Let’s face it, job interviews can be daunting. Usually however, we find that the anxiety we create in our minds around an upcoming interview, is a lot worse than the interview itself. In fact, amongst most of the lawyers that I work with, those that are most apprehensive pre- interview, are equally as surprised post interview, with how well the interview proceeded. Conversely, some of the most confident lawyers are actually underprepared for interview and perform badly.
Interviews, like a lot of other things in life, are as scary as we make them. The more prepared you are going in, the better the result. For most of us, we need to look at the interview process in a new way. We need to reframe the way we perceive the interview as a chance to demonstrate or sell our unique and high level skills and experience. That’s where it can get exciting. It’s a chance to paint of a picture of the type of person we are, discus what motivates and drives us, what we enjoy in our work, what we are passionate about and where we want to take our careers. Once we reconsider the process within this paradigm, most of that tension and anxiety dissipates and we can concentrate on the positive aspects of the process.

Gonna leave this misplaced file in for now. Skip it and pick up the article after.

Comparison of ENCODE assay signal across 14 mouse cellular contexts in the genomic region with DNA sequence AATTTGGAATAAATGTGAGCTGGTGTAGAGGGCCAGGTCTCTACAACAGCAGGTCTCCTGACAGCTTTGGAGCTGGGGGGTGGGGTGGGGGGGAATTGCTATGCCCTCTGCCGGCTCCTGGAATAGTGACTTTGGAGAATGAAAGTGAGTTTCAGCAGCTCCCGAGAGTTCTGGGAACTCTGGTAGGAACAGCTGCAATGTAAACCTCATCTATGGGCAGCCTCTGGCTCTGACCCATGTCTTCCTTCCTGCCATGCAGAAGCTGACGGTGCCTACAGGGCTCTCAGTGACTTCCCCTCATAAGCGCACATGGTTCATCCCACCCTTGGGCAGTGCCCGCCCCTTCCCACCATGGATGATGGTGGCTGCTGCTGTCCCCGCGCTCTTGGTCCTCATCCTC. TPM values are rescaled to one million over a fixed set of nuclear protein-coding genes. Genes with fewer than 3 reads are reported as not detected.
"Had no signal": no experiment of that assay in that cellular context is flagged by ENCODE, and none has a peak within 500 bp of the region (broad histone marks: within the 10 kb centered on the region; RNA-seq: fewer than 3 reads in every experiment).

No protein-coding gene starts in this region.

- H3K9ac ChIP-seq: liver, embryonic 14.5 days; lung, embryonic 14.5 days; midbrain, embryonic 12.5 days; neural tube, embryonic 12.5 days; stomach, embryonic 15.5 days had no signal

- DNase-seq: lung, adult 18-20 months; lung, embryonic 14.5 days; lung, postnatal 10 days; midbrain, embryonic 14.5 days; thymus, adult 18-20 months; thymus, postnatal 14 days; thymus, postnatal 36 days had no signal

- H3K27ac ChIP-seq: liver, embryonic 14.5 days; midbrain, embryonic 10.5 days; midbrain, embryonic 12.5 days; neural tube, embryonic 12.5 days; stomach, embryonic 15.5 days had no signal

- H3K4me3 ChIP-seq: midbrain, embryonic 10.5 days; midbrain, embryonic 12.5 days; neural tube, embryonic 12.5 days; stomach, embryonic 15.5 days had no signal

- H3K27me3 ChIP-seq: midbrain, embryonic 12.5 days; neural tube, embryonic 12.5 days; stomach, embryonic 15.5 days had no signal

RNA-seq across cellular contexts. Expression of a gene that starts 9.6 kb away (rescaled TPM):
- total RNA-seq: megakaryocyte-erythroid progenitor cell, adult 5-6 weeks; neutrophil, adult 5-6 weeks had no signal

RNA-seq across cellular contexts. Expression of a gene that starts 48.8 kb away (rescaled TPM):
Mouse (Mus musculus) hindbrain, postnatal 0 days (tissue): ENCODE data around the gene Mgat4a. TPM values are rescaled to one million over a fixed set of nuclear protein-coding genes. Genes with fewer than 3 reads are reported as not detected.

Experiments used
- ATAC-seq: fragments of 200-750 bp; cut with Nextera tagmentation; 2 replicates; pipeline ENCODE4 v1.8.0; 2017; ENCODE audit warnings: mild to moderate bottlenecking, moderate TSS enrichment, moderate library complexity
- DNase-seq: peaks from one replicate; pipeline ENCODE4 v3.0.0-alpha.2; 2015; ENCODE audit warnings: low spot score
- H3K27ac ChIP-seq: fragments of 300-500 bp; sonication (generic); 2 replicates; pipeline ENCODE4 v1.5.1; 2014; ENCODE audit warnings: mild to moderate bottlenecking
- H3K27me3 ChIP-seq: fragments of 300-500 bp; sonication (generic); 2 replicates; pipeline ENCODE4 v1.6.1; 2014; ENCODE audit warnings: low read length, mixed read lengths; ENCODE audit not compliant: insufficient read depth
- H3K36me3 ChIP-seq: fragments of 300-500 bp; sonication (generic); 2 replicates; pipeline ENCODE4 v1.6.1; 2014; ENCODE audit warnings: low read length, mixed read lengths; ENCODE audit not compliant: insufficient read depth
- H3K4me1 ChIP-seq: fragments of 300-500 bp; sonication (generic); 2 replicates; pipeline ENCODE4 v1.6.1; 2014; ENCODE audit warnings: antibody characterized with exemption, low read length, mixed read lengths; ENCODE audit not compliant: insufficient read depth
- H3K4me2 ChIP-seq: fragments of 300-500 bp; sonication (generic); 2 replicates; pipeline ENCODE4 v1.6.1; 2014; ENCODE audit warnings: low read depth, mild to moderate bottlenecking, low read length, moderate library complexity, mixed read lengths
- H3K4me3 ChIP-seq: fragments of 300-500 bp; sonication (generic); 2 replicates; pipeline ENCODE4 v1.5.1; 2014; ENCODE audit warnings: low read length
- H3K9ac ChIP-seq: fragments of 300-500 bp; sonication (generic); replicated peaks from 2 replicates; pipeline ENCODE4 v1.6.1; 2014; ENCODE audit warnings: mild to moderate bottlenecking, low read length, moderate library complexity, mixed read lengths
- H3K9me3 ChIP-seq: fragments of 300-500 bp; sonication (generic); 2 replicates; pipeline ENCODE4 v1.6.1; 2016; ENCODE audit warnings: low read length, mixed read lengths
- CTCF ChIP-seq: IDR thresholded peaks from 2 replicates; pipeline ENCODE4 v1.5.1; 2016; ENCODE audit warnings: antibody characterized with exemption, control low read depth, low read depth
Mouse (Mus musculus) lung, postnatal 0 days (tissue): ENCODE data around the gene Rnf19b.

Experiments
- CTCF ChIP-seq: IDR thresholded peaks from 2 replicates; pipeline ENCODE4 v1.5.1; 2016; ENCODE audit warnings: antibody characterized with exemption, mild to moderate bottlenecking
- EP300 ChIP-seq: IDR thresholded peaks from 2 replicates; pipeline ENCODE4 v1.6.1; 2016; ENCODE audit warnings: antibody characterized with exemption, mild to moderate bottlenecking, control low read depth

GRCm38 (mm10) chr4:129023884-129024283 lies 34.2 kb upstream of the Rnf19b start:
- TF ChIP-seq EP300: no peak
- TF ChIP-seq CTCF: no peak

The number one, hands down best advice I can give as a recruiter is to BE PREPARED for the interview. Hell, be over prepared, it will be a lot of easier pick and choose what you want to share in interview, than to have to struggle and stammer through what may feel like an interrogation.
- Research the firm, partners and team
I encourage the lawyers I work with to use me as a resource. My job is to provide as much relevant info as I can on my client. This info has been gained over some 15 years and is invaluable. Lawyers should do their own research as well, scour the internet / LinkedIn and know your audience well ahead of time. You will need to know exactly why you want to work with this firm/ team.
- Know your CV inside out and be able to sell your skills, abilities and experiences.
You need to know very convincingly how you could contribute to the firm. You need to be armed with examples of matters you have worked on and highlight of your career to date.
- Be armed and ready to ask relevant questions.
It’s just as important to remember that the interview is also an opportunity for you to find out about the firm.
- Don’t stress if it doesn’t work out.
If things don’t go to plan, learn from the experience and move on. Focus on doing better next time round.